redox (reduction-oxidation) reaction
A redox (reduction-oxidation) reaction is any of a large class of chemical reactions, including many familiar processes such as combustion, corrosion, and respiration. Oxidation was originally defined simply as the combination of an element or compound with oxygen, or the removal of hydrogen from a compound; and reduction as combination with hydrogen or removal of oxygen. In the modern theory has been generalized: oxidation is defined as loss of electrons, and reduction as gain of electrons. The two always go together: there is an oxidizing agent which is reduced, and a reducing agent which is oxidized. Thus in the reaction
Fe3+ + I - → Fe2+ + ½I2
the iron (III) gains ion gains an electron and is reduced to iron (II), and the iodide ion loses ion loses an electron and is oxidized to iodine.
The strength of a redox reagent, expressing its tendency to react, is measured by the electrode potential of the half-reaction, and so redox reagents may be ranked in an extended electrochemical series. In a covalent compound or complex ion, each atom is assigned an oxidation number, which is the charge it would have if all the bonds were ionic – the electrons in a covalent bond between two atoms are assigned to the atom with the higher electronegativity. Thus the sulfur atom in sulfur dioxide has an oxidation number of +4, and each of the two oxygen atoms has an oxidation number of -2. When sulfur is oxidized by oxygen, S + O2 → SO2, its oxidation number increases from 0 (for elements, by definition) to +4, corresponding to a virtual loss of electrons.
Disproportionation is the simultaneous oxidation-reduction of the same chemical substance. An example is the disproportionation of copper (I) chloride, involving oxidation to copper (II) chloride and reduction to metallic copper:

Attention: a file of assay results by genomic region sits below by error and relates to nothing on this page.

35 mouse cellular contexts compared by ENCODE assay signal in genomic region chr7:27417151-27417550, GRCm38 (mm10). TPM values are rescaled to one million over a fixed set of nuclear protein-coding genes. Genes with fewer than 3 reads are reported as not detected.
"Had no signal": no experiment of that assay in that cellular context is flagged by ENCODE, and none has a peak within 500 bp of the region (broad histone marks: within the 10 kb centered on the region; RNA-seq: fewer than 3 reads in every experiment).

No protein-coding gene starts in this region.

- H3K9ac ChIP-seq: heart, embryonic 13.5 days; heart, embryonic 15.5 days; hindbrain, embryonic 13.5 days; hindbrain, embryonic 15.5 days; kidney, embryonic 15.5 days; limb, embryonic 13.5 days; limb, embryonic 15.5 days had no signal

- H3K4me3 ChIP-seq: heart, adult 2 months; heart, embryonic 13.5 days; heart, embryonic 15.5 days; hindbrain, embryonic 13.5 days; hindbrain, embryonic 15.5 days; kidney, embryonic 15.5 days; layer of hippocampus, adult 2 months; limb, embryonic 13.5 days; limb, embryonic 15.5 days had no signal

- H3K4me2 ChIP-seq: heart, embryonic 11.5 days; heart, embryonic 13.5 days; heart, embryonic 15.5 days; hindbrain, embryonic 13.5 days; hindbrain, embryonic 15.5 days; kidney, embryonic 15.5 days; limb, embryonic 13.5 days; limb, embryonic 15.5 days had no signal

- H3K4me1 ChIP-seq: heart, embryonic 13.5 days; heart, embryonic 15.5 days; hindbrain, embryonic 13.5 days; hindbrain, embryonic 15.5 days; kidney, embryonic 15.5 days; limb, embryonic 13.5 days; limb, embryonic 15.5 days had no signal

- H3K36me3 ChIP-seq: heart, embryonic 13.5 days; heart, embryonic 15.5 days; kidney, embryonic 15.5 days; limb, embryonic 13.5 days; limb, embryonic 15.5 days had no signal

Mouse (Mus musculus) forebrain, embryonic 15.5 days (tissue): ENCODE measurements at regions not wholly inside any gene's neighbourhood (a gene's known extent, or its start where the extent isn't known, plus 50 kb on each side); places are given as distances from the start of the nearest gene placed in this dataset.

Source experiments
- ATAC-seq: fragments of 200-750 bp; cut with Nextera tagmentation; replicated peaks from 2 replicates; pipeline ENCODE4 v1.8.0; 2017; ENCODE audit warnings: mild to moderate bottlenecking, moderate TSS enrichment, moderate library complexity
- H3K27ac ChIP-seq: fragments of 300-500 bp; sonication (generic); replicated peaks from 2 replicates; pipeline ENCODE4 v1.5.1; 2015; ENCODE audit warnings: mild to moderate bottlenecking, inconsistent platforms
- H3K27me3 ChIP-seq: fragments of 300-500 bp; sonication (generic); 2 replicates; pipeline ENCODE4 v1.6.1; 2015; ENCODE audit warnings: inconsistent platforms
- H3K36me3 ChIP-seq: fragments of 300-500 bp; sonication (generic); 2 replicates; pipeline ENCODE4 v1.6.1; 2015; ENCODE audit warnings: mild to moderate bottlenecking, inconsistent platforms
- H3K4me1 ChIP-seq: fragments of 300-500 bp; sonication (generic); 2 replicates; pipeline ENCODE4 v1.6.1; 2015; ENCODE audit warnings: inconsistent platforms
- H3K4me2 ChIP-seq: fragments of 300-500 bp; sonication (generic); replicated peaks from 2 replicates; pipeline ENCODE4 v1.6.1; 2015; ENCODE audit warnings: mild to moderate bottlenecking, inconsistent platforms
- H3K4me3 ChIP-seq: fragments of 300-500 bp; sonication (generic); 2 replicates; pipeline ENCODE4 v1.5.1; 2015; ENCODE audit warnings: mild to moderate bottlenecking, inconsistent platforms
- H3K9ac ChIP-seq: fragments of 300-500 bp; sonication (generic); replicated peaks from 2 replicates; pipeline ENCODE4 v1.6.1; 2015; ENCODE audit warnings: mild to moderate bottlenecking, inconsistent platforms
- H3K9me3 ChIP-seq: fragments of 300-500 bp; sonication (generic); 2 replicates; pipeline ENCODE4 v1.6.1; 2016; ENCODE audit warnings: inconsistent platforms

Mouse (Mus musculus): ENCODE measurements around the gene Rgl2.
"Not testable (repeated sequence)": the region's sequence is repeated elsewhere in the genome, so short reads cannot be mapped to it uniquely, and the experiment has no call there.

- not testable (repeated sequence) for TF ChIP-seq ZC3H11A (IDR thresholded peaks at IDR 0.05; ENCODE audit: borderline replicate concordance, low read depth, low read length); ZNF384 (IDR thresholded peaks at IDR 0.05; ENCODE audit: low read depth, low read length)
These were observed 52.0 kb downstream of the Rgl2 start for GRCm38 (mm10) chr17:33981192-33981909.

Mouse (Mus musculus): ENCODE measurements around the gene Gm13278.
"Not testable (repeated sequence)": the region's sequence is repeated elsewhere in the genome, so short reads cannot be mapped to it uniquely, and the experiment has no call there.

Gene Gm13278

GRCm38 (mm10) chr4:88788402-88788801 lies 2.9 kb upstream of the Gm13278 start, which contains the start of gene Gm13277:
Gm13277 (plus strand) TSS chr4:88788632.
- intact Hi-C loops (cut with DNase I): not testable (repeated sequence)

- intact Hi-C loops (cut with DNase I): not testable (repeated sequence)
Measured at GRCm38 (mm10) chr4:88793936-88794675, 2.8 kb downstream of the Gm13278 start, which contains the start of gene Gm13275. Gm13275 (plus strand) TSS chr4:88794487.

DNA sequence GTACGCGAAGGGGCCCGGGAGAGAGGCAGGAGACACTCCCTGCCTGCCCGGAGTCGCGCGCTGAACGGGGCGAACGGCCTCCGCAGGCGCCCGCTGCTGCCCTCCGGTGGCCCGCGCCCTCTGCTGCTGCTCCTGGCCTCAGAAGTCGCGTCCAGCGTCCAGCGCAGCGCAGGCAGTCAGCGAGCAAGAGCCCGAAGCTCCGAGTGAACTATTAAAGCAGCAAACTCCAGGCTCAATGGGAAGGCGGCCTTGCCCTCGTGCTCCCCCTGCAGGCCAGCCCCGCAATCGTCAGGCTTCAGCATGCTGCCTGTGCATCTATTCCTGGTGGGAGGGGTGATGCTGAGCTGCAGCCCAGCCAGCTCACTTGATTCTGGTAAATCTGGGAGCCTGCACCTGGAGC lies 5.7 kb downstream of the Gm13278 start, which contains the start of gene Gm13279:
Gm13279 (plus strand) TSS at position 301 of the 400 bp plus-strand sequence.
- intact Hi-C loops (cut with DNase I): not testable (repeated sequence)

2CuCl → CuCl2 + Cl.
The redox potential is the voltage difference at an inert electrode immersed in a reversible oxidation-reduction system. Redox potential measures the affinity of a substance for electrons compared with that of hydrogen, whose redox potential is set at 0. Strong oxidizing agents have a positive redox potential; strong reducing agents have a negative redox potential. Electrons move spontaneously towards those compounds with the more positive redox potentials.
The standard for the whole scale is pure hydrogen gas at 1 atmosphere pressure in contact with a platinum electrode immersed in 1 molar acid. This combination is called a standard hydrogen electrode (SHE) and is defined to have a redox potential of zero.
A redox sensor is an instrument capable of detecting the kind of non-equilibrium concentrations of reduced iron and manganese, along with the oxides of nitrogen and sulfur, which are strongly indicative of life processes on Earth. Miniature redox sensors have recently been developed that are capable of withstanding high pressure liquid environments. It is thought that arrays of such sensors could form part of the instrumentation on a probe to search for life in Lake Vostok and, eventually, in oceans that might exist on Jupiter's moons Europa and Callisto.